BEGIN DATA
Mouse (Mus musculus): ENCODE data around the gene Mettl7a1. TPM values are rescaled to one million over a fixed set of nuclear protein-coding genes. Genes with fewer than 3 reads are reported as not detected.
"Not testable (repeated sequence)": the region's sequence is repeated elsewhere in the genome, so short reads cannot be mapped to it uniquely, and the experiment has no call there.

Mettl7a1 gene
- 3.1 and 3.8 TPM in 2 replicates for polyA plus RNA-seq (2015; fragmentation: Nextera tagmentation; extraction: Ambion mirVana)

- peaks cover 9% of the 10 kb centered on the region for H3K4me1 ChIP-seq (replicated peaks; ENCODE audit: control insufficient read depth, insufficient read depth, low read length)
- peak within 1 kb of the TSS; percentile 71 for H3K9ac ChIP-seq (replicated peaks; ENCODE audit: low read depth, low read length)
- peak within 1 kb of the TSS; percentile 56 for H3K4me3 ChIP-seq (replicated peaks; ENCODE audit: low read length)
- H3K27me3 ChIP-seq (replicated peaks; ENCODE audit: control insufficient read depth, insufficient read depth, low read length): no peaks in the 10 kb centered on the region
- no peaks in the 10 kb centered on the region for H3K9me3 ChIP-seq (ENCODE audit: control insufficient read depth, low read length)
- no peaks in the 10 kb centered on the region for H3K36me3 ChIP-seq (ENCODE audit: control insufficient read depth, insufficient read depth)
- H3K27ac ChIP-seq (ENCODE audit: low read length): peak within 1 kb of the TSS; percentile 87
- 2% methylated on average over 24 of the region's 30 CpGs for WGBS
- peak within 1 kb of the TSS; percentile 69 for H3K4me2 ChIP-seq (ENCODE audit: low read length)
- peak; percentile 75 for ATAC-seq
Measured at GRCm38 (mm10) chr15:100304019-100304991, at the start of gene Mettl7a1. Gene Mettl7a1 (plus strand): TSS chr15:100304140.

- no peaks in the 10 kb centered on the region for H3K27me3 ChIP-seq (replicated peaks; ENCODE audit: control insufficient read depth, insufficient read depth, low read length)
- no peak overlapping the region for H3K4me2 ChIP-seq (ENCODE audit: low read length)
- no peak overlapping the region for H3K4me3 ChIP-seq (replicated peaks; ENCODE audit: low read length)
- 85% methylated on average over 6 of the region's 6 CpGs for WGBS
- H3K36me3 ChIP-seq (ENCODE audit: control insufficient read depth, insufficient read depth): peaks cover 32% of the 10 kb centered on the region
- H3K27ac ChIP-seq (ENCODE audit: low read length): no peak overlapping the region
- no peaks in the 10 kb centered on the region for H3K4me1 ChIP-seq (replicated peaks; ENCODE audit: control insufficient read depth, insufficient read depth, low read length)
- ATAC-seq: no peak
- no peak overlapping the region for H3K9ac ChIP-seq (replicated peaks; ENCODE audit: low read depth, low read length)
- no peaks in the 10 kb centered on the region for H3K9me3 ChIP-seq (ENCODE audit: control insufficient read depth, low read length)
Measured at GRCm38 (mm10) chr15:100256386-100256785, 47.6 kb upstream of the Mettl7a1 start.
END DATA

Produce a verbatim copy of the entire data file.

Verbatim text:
Mouse (Mus musculus): ENCODE data around the gene Mettl7a1. TPM values are rescaled to one million over a fixed set of nuclear protein-coding genes. Genes with fewer than 3 reads are reported as not detected.
"Not testable (repeated sequence)": the region's sequence is repeated elsewhere in the genome, so short reads cannot be mapped to it uniquely, and the experiment has no call there.

Mettl7a1 gene
- 3.1 and 3.8 TPM in 2 replicates for polyA plus RNA-seq (2015; fragmentation: Nextera tagmentation; extraction: Ambion mirVana)

- peaks cover 9% of the 10 kb centered on the region for H3K4me1 ChIP-seq (replicated peaks; ENCODE audit: control insufficient read depth, insufficient read depth, low read length)
- peak within 1 kb of the TSS; percentile 71 for H3K9ac ChIP-seq (replicated peaks; ENCODE audit: low read depth, low read length)
- peak within 1 kb of the TSS; percentile 56 for H3K4me3 ChIP-seq (replicated peaks; ENCODE audit: low read length)
- H3K27me3 ChIP-seq (replicated peaks; ENCODE audit: control insufficient read depth, insufficient read depth, low read length): no peaks in the 10 kb centered on the region
- no peaks in the 10 kb centered on the region for H3K9me3 ChIP-seq (ENCODE audit: control insufficient read depth, low read length)
- no peaks in the 10 kb centered on the region for H3K36me3 ChIP-seq (ENCODE audit: control insufficient read depth, insufficient read depth)
- H3K27ac ChIP-seq (ENCODE audit: low read length): peak within 1 kb of the TSS; percentile 87
- 2% methylated on average over 24 of the region's 30 CpGs for WGBS
- peak within 1 kb of the TSS; percentile 69 for H3K4me2 ChIP-seq (ENCODE audit: low read length)
- peak; percentile 75 for ATAC-seq
Measured at GRCm38 (mm10) chr15:100304019-100304991, at the start of gene Mettl7a1. Gene Mettl7a1 (plus strand): TSS chr15:100304140.

- no peaks in the 10 kb centered on the region for H3K27me3 ChIP-seq (replicated peaks; ENCODE audit: control insufficient read depth, insufficient read depth, low read length)
- no peak overlapping the region for H3K4me2 ChIP-seq (ENCODE audit: low read length)
- no peak overlapping the region for H3K4me3 ChIP-seq (replicated peaks; ENCODE audit: low read length)
- 85% methylated on average over 6 of the region's 6 CpGs for WGBS
- H3K36me3 ChIP-seq (ENCODE audit: control insufficient read depth, insufficient read depth): peaks cover 32% of the 10 kb centered on the region
- H3K27ac ChIP-seq (ENCODE audit: low read length): no peak overlapping the region
- no peaks in the 10 kb centered on the region for H3K4me1 ChIP-seq (replicated peaks; ENCODE audit: control insufficient read depth, insufficient read depth, low read length)
- ATAC-seq: no peak
- no peak overlapping the region for H3K9ac ChIP-seq (replicated peaks; ENCODE audit: low read depth, low read length)
- no peaks in the 10 kb centered on the region for H3K9me3 ChIP-seq (ENCODE audit: control insufficient read depth, low read length)
Measured at GRCm38 (mm10) chr15:100256386-100256785, 47.6 kb upstream of the Mettl7a1 start.